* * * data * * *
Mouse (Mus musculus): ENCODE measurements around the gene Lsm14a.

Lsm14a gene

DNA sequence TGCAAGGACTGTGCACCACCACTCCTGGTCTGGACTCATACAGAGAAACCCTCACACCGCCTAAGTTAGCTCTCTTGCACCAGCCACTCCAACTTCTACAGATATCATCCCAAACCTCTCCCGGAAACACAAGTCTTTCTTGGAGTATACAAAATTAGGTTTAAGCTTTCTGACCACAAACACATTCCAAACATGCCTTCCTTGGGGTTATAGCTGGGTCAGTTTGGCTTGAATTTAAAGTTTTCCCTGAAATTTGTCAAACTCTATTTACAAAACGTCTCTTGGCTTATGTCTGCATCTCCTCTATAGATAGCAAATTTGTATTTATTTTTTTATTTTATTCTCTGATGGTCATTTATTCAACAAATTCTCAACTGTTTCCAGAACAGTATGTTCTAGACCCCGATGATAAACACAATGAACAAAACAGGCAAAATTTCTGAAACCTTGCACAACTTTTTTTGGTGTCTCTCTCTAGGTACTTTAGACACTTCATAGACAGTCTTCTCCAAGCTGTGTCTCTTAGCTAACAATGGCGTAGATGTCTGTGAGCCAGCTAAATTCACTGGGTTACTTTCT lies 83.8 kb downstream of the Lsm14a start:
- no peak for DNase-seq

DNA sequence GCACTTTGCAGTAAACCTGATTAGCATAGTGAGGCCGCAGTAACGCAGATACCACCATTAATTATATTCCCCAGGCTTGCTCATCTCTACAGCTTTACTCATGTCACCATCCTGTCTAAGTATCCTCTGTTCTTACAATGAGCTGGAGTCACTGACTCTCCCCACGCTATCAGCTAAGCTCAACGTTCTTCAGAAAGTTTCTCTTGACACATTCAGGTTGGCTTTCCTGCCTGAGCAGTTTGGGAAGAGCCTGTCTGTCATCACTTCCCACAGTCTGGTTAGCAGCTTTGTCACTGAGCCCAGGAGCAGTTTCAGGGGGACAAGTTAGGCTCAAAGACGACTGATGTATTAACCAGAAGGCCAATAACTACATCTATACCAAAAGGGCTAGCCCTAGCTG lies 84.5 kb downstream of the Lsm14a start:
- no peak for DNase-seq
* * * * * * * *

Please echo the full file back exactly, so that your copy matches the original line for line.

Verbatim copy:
Mouse (Mus musculus): ENCODE measurements around the gene Lsm14a.

Lsm14a gene

DNA sequence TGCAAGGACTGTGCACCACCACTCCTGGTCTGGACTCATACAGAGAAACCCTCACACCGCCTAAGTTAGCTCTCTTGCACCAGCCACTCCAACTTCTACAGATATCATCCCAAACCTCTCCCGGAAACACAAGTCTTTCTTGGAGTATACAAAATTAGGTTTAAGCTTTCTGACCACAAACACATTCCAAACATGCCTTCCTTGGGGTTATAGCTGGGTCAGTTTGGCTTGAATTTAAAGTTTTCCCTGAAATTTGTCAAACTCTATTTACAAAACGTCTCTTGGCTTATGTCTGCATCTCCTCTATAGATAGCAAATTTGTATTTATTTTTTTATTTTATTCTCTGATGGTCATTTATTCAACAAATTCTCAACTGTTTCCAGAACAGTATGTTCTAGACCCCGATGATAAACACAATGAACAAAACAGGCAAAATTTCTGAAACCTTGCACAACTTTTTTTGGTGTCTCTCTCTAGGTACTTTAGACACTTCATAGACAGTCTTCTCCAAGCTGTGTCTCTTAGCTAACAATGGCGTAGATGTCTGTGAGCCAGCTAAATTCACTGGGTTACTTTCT lies 83.8 kb downstream of the Lsm14a start:
- no peak for DNase-seq

DNA sequence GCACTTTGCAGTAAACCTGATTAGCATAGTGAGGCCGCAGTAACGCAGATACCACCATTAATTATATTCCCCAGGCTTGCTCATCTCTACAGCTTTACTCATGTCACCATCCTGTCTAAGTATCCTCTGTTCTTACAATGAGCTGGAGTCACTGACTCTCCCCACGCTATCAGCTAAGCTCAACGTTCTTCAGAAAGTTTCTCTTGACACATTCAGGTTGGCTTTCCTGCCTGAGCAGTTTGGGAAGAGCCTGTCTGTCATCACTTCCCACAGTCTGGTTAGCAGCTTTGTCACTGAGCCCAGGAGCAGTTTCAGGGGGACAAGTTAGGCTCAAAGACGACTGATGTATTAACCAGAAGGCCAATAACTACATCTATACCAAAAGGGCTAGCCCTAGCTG lies 84.5 kb downstream of the Lsm14a start:
- no peak for DNase-seq